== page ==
The New York Times
August 31, 1999, By ALAN FINDER
Reversing itself, a Federal appeals court has ruled that journalists’ notes and other unpublished or unbroadcast materials are often protected from subpoenas in Federal lawsuits.
The decision, by the United States Court of Appeals for the Second Circuit in Manhattan, which was released on Friday, overturned a significant aspect of a ruling issued by the same court in the same case last September. A three-judge appeals panel had ruled then that Federal law recognized no privilege for journalists when people in civil suits sought unpublished or unbroadcast material that was gathered from nonconfidential sources.
NBC, the defendant in the case, had argued that a qualified privilege involving nonconfidential sources had long been recognized by the Second Circuit and by other Federal appeals courts. NBC, joined by several other television networks and many major newspapers, asked the appeals court last fall to reconsider its decision.
The court agreed in June to take up the issue again. In a 15-page decision released Friday, the judges agreed with NBC and the other news organizations that there had been a long series of decisions, dating back nearly 30 years, in which appeals judges in the Second Circuit had recognized the existence of a qualified privilege. Someone seeking to subpoena unbroadcast or unpublished materials gathered from nonconfidential sources can do so only if the material is likely to be relevant to his lawsuit and is obtainable nowhere else, the appeals panel said.
The judges did not explain their change of mind.
The decision does not affect a related Federal principle that protects news organizations from disclosing information from confidential sources. News organizations are also protected in New York State courts from disclosing unpublished material from both confidential and nonconfidential sources.
Nor does the latest decision affect the practical outcome of the case, because NBC must still turn over copies of unbroadcast videotapes that have been ruled essential to a civil rights lawsuit in Louisiana, on the ground that they have overcome the general privilege that the court recognized. In that case, a couple from Texas, Albert and Mary Gonzales, sued a Louisiana Deputy Sheriff, Darrell Pierce, saying that he had pulled them over on an interstate highway because they are Hispanic.
The couple had served a subpoena on NBC seeking the complete, unedited videotape from a segment of the show ”Dateline” that was broadcast in January 1997. The report examined whether law enforcement officers in Louisiana had pulled over drivers because of their race or nationality or because they were from out of state; it included videotape of Deputy Sheriff Pierce stopping a car with Colorado license plates that was driven by an NBC producer.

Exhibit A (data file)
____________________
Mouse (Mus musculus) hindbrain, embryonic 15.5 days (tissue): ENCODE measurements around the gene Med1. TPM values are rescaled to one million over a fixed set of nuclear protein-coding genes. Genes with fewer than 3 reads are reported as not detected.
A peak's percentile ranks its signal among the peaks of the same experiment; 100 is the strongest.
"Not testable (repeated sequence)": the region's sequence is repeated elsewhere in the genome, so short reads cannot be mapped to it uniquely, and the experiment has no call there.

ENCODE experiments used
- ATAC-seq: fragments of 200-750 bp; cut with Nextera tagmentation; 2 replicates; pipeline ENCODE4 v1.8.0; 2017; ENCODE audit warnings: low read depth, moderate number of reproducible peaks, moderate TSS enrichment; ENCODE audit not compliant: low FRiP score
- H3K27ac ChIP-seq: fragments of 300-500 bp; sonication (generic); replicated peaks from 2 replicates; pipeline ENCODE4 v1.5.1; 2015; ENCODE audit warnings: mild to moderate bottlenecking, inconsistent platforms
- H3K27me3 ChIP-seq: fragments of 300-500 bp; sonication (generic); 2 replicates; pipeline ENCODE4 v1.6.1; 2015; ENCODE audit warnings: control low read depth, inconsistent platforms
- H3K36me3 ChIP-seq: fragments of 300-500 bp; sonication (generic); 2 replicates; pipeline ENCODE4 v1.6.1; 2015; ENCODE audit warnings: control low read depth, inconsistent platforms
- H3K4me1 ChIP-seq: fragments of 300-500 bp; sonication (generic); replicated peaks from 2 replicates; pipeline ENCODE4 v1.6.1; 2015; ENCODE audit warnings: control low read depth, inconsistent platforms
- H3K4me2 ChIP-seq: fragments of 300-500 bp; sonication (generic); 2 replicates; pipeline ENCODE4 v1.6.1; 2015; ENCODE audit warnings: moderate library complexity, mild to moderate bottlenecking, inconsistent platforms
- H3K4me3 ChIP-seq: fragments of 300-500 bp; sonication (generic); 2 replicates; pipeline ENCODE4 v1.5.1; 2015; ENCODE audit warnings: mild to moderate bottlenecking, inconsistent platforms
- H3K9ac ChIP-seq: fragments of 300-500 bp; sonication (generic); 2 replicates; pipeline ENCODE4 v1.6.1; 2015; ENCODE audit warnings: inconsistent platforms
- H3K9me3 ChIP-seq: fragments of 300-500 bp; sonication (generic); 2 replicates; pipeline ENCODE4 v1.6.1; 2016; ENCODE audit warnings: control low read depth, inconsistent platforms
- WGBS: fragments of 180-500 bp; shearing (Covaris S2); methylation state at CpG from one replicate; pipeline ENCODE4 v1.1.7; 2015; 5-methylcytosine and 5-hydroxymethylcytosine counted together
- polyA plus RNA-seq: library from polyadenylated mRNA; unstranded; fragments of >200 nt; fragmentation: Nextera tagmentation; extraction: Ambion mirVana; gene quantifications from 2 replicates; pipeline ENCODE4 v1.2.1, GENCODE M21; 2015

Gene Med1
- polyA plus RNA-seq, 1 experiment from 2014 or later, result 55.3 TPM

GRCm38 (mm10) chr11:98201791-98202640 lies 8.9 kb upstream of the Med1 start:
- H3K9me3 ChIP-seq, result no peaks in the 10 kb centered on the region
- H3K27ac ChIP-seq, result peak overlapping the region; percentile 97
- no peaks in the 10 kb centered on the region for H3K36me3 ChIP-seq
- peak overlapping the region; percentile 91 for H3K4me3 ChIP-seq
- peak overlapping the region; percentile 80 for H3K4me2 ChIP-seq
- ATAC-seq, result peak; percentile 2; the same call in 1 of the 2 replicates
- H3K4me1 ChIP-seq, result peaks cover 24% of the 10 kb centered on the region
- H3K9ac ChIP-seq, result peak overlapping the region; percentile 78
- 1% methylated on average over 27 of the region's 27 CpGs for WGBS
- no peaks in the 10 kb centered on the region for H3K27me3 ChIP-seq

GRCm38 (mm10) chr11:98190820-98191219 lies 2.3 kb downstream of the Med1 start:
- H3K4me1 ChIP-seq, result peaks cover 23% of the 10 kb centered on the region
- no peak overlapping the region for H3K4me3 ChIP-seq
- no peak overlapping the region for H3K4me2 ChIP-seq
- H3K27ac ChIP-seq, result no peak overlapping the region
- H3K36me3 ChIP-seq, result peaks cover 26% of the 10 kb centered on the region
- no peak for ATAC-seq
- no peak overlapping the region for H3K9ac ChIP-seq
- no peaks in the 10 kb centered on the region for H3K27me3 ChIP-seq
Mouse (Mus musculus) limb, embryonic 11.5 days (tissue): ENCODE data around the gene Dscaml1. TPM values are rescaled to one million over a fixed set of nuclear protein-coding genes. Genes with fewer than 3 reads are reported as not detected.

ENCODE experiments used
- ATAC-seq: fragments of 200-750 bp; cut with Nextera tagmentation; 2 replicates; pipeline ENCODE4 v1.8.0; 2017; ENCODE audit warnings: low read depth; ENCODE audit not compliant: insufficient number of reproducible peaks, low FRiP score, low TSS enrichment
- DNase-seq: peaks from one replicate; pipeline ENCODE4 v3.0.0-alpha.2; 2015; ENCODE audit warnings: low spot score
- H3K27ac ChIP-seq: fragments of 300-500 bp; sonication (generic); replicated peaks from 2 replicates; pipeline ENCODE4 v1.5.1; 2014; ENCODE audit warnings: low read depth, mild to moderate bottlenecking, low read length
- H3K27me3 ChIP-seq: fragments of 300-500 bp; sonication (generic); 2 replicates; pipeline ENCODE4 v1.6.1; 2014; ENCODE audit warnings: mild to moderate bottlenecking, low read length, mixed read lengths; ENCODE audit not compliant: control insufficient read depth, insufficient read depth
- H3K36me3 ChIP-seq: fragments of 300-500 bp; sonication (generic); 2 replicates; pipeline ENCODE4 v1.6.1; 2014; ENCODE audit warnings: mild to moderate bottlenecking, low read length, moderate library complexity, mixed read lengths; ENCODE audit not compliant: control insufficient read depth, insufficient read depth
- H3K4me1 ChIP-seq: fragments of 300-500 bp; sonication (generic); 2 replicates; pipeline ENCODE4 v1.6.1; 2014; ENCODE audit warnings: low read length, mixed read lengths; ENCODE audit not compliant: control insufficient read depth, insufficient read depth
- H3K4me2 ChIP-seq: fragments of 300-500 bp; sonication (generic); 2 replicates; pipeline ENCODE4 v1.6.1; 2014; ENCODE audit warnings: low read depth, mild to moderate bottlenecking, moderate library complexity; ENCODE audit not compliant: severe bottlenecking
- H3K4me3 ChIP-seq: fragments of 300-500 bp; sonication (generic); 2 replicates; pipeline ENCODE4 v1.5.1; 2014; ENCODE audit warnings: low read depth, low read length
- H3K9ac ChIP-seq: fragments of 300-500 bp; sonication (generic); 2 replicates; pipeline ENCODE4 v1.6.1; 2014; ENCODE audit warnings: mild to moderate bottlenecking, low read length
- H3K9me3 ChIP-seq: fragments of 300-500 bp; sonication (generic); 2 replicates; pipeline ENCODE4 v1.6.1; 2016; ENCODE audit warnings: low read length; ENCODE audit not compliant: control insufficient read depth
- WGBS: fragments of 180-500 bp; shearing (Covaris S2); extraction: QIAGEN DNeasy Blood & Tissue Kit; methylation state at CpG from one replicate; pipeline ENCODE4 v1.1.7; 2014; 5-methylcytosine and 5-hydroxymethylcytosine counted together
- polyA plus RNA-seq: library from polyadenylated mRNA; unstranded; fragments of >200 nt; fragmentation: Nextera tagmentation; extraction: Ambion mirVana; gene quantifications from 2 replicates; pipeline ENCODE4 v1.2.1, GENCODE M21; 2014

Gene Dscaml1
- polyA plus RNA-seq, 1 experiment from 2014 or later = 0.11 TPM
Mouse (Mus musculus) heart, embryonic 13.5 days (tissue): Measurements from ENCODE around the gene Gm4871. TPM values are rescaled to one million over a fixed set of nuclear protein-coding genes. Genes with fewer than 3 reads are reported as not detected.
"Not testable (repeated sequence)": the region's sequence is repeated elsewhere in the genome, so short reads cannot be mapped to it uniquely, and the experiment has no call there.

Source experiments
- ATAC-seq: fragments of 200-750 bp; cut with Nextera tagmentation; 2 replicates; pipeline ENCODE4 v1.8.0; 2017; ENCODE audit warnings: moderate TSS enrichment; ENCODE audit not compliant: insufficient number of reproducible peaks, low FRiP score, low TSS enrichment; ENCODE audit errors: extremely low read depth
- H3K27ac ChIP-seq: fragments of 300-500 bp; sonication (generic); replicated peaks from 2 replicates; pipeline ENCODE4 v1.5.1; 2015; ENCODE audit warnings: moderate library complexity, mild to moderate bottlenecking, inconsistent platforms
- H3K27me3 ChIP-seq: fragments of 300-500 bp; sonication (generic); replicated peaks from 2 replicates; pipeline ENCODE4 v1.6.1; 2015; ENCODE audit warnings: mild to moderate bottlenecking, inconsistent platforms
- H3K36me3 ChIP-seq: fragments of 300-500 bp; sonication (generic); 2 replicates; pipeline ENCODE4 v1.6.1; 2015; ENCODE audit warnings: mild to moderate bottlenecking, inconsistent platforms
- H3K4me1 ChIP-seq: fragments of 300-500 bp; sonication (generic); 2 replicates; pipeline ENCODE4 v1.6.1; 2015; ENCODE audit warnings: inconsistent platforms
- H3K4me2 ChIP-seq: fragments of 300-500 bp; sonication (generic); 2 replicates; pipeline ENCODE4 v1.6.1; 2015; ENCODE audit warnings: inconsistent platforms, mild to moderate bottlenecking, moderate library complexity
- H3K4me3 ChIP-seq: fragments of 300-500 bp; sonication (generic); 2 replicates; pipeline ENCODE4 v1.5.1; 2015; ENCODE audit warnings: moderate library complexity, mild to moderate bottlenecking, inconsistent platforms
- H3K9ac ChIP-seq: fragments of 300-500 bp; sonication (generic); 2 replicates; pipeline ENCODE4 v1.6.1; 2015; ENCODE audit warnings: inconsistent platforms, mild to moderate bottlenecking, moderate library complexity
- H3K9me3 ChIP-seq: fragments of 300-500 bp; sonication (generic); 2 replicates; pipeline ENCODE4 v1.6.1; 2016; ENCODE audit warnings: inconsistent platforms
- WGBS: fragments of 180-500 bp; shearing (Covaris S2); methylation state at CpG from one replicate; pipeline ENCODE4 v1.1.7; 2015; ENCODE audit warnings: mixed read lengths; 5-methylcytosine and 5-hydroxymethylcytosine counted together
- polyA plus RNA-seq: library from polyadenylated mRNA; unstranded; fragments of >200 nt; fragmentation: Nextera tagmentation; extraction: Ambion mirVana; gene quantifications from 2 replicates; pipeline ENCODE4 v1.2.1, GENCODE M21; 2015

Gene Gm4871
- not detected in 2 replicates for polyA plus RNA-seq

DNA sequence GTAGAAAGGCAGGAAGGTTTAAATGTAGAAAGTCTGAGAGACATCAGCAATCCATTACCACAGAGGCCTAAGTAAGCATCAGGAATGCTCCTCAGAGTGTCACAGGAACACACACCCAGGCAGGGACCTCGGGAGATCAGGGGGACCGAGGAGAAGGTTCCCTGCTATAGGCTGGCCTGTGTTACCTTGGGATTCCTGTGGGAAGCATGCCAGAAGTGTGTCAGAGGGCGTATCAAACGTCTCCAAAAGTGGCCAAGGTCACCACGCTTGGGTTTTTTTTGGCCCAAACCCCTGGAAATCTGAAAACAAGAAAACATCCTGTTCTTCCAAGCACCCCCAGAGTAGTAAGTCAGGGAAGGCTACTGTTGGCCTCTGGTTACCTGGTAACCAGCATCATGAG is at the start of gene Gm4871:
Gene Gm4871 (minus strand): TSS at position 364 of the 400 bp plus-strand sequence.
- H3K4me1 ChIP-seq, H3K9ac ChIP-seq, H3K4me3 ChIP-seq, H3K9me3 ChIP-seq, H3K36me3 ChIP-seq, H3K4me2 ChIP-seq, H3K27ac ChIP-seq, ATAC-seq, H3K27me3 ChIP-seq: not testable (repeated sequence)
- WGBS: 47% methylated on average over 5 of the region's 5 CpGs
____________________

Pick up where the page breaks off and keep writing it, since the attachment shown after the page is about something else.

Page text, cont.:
NBC challenged the subpoena, citing the qualified privilege. In September 1997, United States District Judge Harold Baer Jr. ruled that there was such a privilege for material gathered from nonconfidential sources but said that the Gonzaleses had met the tests for disclosure. The appellate court, in its first decision last September, said the couple was entitled to the unedited videotape because there was no general protection on nonconfidential material. The latest ruling generally agrees with Judge Baer’s analysis.
Susan E. Weiner, a lawyer for NBC, said the network was ”very pleased that the court has once again recognized that nonconfidential material is protected by a journalist’s privilege and that civil litigants can not have ready access to material.”
NBC is considering whether to appeal the decision that the Gonzaleses meet the test to overcome the privilege to protect unbroadcast material, and that it thus must turn over the videotape, Ms. Weiner said.
Perry R. Sanders Jr., the lawyer for the Gonzaleses, noted that, in its latest decision, the appeals panel had weakened somewhat the standard that must be met by someone seeking material from nonconfidential sources. The requested material must now be relevant to the court case; in the past it had to be essential.
”This does seem to be an appropriate compromise,” Mr. Sanders said.
Correction: September 1, 1999, Wednesday An article yesterday about a Federal appeals court ruling that journalists’ notes and other unpublished or unbroadcast materials are often protected from subpoena in Federal lawsuits — a reversal of an earlier decision by the same court — omitted the names of the judges who ruled. The panel in the Court of Appeals for the Second Circuit comprised Joseph M. McLaughlin, Arthur D. Spatt and Pierre N. Leval. Judge Fred I. Parker was on the appellate panel that ruled on the case last September, but he recused himself from the reconsideration of the case without explanation. He was succeeded by Judge Leval, who wrote the new decision.